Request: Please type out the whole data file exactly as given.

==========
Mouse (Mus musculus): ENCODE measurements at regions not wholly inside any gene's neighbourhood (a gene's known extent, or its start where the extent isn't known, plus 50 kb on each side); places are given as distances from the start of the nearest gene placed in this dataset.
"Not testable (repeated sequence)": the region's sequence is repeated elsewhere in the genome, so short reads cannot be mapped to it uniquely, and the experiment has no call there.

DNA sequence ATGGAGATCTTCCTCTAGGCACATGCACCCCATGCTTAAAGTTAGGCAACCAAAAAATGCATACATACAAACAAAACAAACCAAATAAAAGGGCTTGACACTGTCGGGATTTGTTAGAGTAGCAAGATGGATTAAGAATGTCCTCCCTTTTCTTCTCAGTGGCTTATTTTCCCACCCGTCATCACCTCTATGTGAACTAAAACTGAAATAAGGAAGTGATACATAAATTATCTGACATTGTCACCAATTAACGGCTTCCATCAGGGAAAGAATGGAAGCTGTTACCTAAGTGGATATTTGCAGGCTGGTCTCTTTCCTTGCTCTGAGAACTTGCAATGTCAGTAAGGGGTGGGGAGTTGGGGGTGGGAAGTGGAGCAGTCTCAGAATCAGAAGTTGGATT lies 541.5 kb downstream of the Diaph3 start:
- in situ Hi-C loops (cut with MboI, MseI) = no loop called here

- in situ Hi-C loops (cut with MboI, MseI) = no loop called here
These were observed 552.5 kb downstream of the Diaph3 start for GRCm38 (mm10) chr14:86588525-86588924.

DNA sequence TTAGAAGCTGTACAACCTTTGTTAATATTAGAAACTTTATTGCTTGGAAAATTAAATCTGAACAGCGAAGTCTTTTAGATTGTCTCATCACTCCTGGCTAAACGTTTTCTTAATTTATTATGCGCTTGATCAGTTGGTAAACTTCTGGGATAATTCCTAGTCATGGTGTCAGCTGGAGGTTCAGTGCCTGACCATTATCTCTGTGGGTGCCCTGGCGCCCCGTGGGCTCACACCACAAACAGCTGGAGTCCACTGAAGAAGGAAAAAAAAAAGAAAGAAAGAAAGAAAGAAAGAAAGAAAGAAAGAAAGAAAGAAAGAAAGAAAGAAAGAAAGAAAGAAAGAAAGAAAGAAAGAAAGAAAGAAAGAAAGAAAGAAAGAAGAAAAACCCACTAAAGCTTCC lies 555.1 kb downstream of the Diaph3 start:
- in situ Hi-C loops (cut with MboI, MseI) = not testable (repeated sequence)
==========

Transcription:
Mouse (Mus musculus): ENCODE measurements at regions not wholly inside any gene's neighbourhood (a gene's known extent, or its start where the extent isn't known, plus 50 kb on each side); places are given as distances from the start of the nearest gene placed in this dataset.
"Not testable (repeated sequence)": the region's sequence is repeated elsewhere in the genome, so short reads cannot be mapped to it uniquely, and the experiment has no call there.

DNA sequence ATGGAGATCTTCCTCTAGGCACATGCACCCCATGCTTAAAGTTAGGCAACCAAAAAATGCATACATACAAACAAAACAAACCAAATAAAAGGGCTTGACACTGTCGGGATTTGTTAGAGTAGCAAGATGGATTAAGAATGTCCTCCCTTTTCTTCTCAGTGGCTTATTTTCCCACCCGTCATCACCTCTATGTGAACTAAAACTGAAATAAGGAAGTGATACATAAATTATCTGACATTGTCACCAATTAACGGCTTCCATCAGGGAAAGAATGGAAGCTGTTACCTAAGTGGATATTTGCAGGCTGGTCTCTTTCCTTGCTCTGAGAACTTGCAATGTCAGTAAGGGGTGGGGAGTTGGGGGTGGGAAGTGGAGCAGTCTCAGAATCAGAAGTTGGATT lies 541.5 kb downstream of the Diaph3 start:
- in situ Hi-C loops (cut with MboI, MseI) = no loop called here

- in situ Hi-C loops (cut with MboI, MseI) = no loop called here
These were observed 552.5 kb downstream of the Diaph3 start for GRCm38 (mm10) chr14:86588525-86588924.

DNA sequence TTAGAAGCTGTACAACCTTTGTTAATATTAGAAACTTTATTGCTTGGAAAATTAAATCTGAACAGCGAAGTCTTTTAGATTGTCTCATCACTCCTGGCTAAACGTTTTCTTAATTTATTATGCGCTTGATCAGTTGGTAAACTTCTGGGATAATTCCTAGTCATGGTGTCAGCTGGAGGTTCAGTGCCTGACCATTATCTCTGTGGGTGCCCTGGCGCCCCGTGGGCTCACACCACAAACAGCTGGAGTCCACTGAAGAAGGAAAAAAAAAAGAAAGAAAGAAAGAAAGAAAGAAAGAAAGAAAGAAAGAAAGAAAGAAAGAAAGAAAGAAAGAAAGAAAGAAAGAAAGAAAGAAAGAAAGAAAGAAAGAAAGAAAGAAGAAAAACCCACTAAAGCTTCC lies 555.1 kb downstream of the Diaph3 start:
- in situ Hi-C loops (cut with MboI, MseI) = not testable (repeated sequence)